singer Imelda Papin, for congresswoman of Camarines Sur; singer Victor Wood, for congressman of Rizal; action star Gary Estrada, for congressman in Quezon province; comedian Roderick Paulate, for governor of Albay; action star Rudy Fernandez, for Quezon City mayor; actor-singer Tirso Cruz III, for mayor of Las Pinas City; actress Elizabeth Oropesa, for mayor of Guinobatan, Albay; singer and former bold star Cristina ‘Kring-kring’ Gonzalez, for mayor of Tacloban, Leyte; Lani Mercado, actress and wife of Cavite governor and [action star] Bong Revilla, for mayor of Bacoor, Cavite; actor Phillip Salvador, for vice-mayor of Mandaluyong City; actor Aga Muhlach, for vice-mayor of Muntinlupa; comedian and rapper Andrew E, for councilor of Las Pinas City; actress Aiko Melendrez, for councilor of the second district of Quezon City; actor Jestoni Alarcon, for councilor o the fourth district of Antipolo City; comedian Arnedl Iganio, for councilor of the fourth district of Quezon City; actor Diether Ocampo, for councilor of Bacoor, Cavite; and singer Kuh Ledesma, for councilor of Manila.
The list does not include actors and celebrities seeking reelection:
[dramatic icon] Vilma Santos, mayor of Lipa City; [comedian and former basketball] player Joey Marquez, mayor of Paranque City; [action star] Rey Malonzo, mayor of Kalookan City; Lito Lapid, governor of Pampanga; Bong Revilla, governor of Cavite; and Manila councilors [actors] Cita Astals, Isko Moreno, Robert Ortega, and Lou Veloso[….]
With elections happening every three years in the Philippines—presidential and local elections every six years, half of the Senate being replaced every three years—there is an increasing interest in stars being flushed into politics. Just like the bombardment of films and media texts on audiences, so too are they periodically bombarded with political elections and choices.
Joseph Estrada, an action hero for four decades, was elected thirteenth president of the Philippines in 1998. He won with the biggest margin in presidential election history, garnering 39.9 percent of the votes cast in a field of 11 candidates. He cornered 38 percent of the 71 percent available votes from class D. Estrada won big, by using the masses (masa) as a cornerstone of his presidential campaign and governance. Despite his affluent background, he succeeded, owing to his star system, to project himself as one of the masses. Estrada comes out of the local action film genre, the aksyon film or the bakbakan, “films that focuses mainly on physical conflict.” His action films depicted characters in solidarity with and providing leadership for the masses. So successful is his filmic career that his double excess, more than the usual excess attributed to aspiring politicians (being a gambler, womanizer and alcoholic), were pardonable, even as the foibles of other candidates and politicians were not. His campaign slogan “Erap para sa Mahirap” (Erap for the Poor; Erap, being his pet name) was not so much based on genuine pro-masses politics, but was just a mnemonically and rhetorically effective device mobilized in his campaign. That a “defender of the masses” (in film) used a pro-masses slogan through a political party called the Laban ng Makabayang Masang Pilipino (Fight of the Nationalist Filipino Masses) spelled some redundant certainty of victory.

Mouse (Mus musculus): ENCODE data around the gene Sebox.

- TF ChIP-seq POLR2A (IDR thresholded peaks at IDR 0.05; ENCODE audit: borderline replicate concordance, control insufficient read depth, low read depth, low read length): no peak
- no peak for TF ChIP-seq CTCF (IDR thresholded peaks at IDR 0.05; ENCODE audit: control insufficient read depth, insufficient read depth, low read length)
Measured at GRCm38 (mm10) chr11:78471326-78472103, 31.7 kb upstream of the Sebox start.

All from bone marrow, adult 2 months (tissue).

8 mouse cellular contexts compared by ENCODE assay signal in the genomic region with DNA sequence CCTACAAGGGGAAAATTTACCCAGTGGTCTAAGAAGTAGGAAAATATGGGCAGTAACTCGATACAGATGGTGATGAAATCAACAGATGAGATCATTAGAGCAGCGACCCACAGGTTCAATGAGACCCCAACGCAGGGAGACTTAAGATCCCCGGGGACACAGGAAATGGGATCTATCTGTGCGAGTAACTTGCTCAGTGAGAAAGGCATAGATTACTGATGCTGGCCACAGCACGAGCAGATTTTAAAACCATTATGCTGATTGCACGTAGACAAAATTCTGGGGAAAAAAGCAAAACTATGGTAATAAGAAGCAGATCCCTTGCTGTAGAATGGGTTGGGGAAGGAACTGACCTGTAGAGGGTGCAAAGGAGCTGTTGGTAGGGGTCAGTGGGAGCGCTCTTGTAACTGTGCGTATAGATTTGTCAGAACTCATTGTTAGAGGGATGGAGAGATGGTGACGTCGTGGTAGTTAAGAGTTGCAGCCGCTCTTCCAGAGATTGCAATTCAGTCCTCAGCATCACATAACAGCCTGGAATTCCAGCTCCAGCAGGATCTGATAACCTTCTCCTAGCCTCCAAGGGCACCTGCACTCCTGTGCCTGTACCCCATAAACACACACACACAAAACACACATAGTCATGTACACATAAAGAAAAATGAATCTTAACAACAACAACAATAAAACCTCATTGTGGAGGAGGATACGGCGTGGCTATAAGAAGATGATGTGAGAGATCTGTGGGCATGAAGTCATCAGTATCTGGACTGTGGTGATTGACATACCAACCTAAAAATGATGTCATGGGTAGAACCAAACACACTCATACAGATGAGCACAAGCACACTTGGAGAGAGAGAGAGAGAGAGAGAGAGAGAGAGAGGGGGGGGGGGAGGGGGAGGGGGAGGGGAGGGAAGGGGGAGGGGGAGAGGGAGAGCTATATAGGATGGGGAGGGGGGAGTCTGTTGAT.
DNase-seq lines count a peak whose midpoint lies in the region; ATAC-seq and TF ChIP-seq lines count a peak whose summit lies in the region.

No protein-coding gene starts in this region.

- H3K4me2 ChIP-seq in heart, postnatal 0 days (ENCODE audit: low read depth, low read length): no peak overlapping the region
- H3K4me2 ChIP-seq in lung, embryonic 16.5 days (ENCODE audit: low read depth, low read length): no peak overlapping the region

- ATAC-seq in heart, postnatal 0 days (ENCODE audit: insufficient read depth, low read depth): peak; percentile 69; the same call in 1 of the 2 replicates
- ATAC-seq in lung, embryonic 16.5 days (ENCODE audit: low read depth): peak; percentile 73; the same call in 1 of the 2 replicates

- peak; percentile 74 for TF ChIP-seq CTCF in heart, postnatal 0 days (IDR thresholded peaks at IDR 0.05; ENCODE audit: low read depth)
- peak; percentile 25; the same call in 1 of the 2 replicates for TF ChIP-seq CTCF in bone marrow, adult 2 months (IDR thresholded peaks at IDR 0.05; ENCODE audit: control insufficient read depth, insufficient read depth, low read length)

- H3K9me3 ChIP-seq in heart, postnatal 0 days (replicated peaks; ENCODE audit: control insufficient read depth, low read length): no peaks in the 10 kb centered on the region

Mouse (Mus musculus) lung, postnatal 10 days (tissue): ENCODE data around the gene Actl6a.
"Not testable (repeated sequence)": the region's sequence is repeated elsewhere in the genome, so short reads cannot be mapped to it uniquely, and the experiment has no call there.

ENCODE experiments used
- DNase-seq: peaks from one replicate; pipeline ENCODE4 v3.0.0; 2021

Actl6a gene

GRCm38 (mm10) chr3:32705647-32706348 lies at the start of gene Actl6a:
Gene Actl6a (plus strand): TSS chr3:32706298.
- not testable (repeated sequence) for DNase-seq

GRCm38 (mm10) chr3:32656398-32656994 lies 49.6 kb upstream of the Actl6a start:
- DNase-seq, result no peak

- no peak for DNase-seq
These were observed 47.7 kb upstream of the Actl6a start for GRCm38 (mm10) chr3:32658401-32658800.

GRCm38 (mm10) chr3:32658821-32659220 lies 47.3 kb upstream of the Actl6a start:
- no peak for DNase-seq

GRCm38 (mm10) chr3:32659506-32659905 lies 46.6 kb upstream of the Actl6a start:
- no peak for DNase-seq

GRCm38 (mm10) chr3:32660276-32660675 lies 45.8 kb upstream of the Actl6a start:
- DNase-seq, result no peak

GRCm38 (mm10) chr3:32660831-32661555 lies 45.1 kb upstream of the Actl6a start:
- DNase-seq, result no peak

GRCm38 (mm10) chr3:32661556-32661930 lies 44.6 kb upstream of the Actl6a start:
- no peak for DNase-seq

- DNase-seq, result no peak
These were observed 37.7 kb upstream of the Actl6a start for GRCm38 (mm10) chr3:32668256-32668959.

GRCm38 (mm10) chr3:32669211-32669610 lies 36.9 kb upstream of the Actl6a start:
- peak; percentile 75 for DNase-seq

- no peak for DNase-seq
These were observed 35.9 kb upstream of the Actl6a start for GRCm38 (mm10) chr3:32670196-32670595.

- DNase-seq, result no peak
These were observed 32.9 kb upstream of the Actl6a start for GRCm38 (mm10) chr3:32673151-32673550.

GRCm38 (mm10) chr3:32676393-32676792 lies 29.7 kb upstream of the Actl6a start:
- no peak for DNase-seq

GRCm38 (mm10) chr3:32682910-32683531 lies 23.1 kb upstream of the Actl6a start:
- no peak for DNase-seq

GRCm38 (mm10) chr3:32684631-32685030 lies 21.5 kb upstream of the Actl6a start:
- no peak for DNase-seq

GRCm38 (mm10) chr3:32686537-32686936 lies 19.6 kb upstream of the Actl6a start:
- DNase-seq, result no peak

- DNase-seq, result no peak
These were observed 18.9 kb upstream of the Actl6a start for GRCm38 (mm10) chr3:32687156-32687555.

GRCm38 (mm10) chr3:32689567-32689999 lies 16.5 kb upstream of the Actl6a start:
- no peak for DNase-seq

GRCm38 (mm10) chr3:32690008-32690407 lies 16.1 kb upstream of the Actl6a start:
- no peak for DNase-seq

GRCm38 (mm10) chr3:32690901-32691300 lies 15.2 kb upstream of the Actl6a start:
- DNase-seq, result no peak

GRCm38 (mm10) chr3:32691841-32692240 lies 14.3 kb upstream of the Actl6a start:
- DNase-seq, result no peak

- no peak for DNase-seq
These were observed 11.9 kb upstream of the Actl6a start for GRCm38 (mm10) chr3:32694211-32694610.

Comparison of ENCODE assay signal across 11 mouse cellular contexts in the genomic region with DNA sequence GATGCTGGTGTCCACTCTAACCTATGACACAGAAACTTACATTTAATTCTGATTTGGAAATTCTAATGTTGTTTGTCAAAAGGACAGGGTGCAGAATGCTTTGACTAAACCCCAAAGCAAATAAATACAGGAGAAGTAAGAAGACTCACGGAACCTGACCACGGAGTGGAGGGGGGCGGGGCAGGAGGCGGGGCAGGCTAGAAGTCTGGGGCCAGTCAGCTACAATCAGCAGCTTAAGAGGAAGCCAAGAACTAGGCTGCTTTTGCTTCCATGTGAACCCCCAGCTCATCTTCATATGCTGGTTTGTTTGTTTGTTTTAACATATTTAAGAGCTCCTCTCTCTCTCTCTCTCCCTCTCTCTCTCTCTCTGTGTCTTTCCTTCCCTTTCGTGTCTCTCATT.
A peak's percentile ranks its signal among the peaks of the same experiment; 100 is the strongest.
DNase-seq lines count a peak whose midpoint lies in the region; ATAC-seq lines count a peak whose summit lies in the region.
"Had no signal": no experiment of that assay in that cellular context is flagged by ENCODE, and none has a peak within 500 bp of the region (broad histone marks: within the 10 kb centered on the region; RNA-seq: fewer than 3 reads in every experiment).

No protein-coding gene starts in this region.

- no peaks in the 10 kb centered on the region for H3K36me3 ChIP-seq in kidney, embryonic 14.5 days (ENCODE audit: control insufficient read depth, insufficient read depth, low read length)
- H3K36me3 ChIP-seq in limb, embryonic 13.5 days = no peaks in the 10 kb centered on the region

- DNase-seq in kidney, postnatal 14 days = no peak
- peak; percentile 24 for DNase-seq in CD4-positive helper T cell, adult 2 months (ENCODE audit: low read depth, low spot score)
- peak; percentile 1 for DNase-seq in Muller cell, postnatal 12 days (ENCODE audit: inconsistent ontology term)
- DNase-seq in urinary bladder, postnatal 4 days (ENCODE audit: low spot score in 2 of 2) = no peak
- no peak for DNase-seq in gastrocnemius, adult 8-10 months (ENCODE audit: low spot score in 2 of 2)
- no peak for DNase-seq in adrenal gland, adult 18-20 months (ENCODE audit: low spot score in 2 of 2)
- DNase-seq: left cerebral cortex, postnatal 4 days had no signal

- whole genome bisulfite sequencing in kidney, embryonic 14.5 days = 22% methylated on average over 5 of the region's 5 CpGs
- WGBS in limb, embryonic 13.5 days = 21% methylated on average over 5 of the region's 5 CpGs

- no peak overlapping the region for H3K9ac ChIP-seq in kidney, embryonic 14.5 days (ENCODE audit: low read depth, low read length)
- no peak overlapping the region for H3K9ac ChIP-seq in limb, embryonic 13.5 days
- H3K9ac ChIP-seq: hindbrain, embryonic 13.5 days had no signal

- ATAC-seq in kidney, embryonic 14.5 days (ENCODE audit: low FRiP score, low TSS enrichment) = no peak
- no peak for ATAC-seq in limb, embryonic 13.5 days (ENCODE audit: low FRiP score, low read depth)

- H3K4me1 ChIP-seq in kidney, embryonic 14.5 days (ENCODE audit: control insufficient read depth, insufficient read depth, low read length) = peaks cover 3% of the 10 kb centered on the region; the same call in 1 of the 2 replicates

Alejandro Camiling with Teresita Zuniga Camiling, “Rogelio de la Rosa” in Biographies of Famous Kapampangan, http://www-ref.usc.edu/-camiling/bio/rdelarosa.htm (accessed 30 Jan 2007).
 Marites Danguilan Vitug, “Showdown and Showtime in Manila,” Asahi Shimbun Asia Network, http://www.asahi.com/english/asianet/column/eng_040126.htm (accessed 30 Jan 2007).
 Marion Salamanca, “Entertainment and Politics: Pinoy style, Showbiz personalities want top billing in public office,” http://www.philpost.com/0301pages/politics0301.html (accessed 30 Jan 2007).
 From the Social Weather Stations exit poll, quoted in Isabelo T. Crisostomo, President Joseph Ejercito Estrada: From Stardom to History (Quezon City: J. Kriz Publishing, 1999), 314.
 Joel David and Lynn Pareja, “Aksyon,” CCP Encyclopedia of Philippine Art: Volume VIII Philippine Film (Manila: CCP, 1994), 82-83. The local aksyon genre developed as a reaction to big-budgeted Hollywood films.
 Estrada’s film background is not discussed without a feature of his political career. See Emmie Velarde, “Joseph Estrada,” All Star Cast (Manila: Cine Gang Publications, 1981), 30-39; Quijano de Manila, “Erap in a New Role,” Joseph Estrada and Other Sketches (Manila: National Bookstore, 1977), 1-43; and Ricky Lo, “ Joseph Estrada, Era ni Erap,” Star-Studded (Makati: Virtusio Books, Inc., 1995), 68-73.
 The literal use of masa is perpetuated up to Estrada’s first year of office with “Ulat sa Masa” (Report to the Masses) and “Parada ng Masa Laban sa Kahirapan” (Parade of the Masses Against Poverty). The socio-economic implications of Estrada’s first year is succinctly elaborated by Antonio Tujan Jr., “Sizing Up Erap,” Perspectives 1:13 (19 Jul 1999), 4-9. For a historical development of masa, see Corazon L. Santos, “Ang Politisasyon ng Masa at ang nobelang Sa mga Kuko ng Liwanag ni Edgardo M. Reyes,” unpublished manuscript, 1999.